The Chair followed lines of questioning around ME Bank’s products and business model, asking about the ACTU member connect program, and focusing on where low interest rates are offered. A further line of questioning centered around ME Bank shareholdings, dividend arrangements and capital.
Early release update
More than 1.4 million requests for early release super have now been approved, worth a total of $11.8 billion.
Despite there being another six weeks before the first tranche of the Scheme closes on June 30, the number of early release requests is already close to the Government’s estimate of the Scheme’s take up at around 1.6 to 1.7 million people. According to industry estimates, roughly 75% of requests for early release have now been processed, with an average amount withdrawn of $8216.
APRA releases fund-level data on early release payments
As reported in an AIST policy alert earlier this week, APRA has released the first fund-level statistics on the Government’s early release scheme, revealing the number and value of the payments processed by each fund, as well as the time taken to make payments.
The fund-level data shows that of the 142 funds to make payments, 117 (82%) have made more than 90 per cent of payments within the five business days guideline indicated by APRA. That includes 57 funds that made all payments within five business days, 24 that paid 99 per cent within that time frame, and another 18 funds that paid 98% within five business.
Processing times by profit-to-member funds were among the quickest to members in need. Across the six profit-to-member funds which received the highest volumes of applications, more than 99.6% of payments made were within the five business day timeframe.
APRA Deputy Chair Helen Rowell said an overall average payment time so far of 3.1 days following receipt of applications from the ATO was a positive story.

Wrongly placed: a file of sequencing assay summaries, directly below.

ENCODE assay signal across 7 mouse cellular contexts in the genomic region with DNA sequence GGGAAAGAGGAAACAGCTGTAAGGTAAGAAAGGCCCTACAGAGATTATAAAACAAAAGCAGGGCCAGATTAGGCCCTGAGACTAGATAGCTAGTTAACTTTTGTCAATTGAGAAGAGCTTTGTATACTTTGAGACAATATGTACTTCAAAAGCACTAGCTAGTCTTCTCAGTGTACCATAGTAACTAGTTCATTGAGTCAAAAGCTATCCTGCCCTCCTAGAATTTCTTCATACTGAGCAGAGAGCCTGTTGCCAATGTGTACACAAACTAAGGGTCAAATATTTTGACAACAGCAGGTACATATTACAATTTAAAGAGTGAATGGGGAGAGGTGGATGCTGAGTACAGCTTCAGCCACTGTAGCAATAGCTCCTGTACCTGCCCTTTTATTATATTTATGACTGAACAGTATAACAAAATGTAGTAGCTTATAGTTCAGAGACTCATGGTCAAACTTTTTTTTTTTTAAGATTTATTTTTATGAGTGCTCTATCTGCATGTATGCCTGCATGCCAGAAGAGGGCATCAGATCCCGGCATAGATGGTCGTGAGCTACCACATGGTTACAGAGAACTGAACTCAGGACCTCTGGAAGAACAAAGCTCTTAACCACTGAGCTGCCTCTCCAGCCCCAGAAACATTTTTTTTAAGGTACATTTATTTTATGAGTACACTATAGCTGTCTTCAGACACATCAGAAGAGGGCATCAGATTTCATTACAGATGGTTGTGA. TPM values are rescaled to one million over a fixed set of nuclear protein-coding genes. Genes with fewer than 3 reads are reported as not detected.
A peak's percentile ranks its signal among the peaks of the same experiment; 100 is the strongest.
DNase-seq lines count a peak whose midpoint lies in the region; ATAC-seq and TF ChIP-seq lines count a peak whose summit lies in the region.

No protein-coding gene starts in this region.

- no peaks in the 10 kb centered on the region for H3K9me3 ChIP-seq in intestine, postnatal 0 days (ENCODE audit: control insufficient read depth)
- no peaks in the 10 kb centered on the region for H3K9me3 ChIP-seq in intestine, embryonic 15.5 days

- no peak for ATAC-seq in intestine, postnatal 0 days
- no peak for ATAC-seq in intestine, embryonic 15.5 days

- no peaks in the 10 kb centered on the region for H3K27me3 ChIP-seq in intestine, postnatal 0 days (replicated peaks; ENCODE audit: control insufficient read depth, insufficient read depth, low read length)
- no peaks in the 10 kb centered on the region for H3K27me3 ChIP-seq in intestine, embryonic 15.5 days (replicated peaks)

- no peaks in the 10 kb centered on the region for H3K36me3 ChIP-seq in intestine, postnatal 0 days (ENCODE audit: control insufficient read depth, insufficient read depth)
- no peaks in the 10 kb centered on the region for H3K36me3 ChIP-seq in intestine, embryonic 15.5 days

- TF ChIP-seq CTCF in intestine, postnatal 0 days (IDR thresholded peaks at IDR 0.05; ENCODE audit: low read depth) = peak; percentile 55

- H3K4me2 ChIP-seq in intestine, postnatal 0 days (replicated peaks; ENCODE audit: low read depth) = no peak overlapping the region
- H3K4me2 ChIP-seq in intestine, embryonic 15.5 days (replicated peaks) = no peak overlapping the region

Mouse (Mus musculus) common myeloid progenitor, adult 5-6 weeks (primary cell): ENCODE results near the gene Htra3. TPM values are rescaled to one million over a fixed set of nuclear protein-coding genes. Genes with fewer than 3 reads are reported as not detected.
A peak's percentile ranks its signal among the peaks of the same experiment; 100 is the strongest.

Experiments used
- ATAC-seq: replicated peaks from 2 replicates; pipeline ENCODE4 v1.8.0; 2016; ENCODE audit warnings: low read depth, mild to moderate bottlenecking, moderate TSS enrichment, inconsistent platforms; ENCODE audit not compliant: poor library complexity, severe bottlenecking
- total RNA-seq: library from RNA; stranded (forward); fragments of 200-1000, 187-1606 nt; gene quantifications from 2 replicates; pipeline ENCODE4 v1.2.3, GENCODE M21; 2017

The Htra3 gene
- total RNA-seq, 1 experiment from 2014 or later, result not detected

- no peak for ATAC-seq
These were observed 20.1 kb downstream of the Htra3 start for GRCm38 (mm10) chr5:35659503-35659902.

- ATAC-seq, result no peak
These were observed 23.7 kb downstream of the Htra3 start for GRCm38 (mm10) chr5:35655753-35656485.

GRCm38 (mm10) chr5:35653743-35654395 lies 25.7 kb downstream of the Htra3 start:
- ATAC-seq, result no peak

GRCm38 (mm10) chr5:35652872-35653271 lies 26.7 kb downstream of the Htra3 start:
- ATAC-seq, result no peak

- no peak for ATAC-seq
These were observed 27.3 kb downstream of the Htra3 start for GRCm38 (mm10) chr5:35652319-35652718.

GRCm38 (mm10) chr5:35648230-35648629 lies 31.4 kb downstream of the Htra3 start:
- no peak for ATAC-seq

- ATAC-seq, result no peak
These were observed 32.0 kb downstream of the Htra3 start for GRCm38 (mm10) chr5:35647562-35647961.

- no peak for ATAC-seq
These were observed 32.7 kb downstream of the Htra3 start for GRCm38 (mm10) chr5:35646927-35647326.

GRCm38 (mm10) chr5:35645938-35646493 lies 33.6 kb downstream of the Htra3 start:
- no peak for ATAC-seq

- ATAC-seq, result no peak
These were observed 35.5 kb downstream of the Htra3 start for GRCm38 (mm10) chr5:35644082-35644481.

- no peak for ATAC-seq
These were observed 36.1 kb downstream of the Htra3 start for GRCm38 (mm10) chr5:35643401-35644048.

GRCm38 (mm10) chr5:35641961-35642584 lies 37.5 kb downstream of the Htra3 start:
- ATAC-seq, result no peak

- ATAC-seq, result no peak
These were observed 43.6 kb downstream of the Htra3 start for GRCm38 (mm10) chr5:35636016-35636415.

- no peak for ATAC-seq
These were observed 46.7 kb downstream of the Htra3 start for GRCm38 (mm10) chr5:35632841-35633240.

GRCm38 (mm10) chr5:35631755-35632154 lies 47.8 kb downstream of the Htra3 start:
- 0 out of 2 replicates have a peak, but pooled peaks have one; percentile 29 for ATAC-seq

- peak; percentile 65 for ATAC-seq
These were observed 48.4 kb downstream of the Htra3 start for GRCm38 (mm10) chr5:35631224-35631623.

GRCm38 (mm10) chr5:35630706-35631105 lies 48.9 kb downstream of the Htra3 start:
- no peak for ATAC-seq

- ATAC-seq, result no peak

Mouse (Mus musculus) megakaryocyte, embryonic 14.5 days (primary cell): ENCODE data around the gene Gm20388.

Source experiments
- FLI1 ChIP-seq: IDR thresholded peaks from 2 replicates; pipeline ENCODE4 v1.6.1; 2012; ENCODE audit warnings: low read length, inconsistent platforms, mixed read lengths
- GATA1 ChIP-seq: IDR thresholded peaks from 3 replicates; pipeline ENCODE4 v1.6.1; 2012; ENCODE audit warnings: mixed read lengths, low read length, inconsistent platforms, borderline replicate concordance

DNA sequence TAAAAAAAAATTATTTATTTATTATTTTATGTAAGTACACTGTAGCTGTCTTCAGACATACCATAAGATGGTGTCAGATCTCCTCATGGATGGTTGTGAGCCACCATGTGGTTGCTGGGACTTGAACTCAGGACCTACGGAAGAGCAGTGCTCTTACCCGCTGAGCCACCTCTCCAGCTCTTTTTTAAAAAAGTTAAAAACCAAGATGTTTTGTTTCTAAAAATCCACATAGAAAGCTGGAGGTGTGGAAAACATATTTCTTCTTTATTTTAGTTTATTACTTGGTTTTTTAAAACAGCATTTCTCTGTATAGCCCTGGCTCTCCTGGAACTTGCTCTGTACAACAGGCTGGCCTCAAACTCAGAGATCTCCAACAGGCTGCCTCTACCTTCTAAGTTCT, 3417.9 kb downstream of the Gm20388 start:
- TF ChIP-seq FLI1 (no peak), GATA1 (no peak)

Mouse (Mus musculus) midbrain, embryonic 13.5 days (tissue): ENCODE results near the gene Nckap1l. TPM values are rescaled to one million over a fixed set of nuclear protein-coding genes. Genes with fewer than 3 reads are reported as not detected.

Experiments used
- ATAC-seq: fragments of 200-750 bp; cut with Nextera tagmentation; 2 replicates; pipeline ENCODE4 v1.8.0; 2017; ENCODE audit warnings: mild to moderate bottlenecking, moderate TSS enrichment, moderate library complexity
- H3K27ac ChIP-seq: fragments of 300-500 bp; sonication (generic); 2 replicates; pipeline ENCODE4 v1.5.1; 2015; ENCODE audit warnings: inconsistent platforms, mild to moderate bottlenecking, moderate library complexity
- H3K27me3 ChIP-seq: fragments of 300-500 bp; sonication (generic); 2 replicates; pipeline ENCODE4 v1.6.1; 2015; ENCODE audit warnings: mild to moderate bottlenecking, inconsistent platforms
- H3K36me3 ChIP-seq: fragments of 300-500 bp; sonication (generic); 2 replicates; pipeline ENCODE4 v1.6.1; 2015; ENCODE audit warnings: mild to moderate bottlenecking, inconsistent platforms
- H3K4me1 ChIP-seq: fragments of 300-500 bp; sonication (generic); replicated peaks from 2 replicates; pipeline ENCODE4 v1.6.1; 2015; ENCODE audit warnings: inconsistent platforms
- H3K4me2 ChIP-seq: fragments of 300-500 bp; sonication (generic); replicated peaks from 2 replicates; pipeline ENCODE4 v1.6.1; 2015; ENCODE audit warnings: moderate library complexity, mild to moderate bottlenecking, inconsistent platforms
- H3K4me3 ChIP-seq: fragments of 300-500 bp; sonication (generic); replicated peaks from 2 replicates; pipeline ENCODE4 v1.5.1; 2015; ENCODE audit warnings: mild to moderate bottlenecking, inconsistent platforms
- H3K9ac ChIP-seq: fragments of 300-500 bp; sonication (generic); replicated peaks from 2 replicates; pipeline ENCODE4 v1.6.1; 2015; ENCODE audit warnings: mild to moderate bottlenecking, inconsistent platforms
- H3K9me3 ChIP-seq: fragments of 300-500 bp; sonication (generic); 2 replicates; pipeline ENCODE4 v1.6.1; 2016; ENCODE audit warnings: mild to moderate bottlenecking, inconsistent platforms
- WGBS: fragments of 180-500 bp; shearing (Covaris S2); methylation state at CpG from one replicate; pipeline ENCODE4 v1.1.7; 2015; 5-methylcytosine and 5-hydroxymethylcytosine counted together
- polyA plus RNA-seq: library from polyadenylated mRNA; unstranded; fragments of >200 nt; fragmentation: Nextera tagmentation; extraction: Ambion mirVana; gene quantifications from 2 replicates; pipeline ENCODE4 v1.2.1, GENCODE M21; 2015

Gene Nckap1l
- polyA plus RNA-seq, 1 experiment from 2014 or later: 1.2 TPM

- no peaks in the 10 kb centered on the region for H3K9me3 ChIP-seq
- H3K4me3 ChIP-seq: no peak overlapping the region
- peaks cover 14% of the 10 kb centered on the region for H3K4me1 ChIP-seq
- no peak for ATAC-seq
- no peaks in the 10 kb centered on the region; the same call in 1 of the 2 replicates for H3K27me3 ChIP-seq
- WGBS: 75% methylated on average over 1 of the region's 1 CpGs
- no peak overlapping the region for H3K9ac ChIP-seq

“We recognise, however, that it may be both necessary and appropriate for trustees to take longer in some cases. This is no doubt frustrating to those awaiting payments, but the recent attempted fraud being investigated by the Australian Federal Police emphasises that care is needed to ensure payments go to the right people,” Ms Rowell said.
Changes to ATO file delivery
Also reported earlier this week, the ATO has changed the delivery of daily early release application files to be one business day later than the previous process, following a pause on files being sent out due to instances of fraud.
The delivery of early release files was paused on Friday 8 May and resumed Monday 11 May at which time the ATO investigated its processes regarding verification and fraud security.
The ATO sends an SMS to a member to inform them of a successful application only once the data file has been sent back to the ATO.
Additional information in a new second file
The ATO now sends a second ‘additional information file’ when required.
The additional file contains determinations where the ATO recommends funds further strengthen verification processes with the member over and above existing verification processes that apply to all determinations.
ASIC defers Design and Distribution Obligations
Design and Distribution Obligations due to commence on 5 April 2021 will now commence on 5 October 2021, following an announcement from ASIC that they were deferring the start date by six months.
The design and distribution obligations require issuers to design products that are consistent with the likely objectives, financial situation and needs of the consumers for whom they are intended.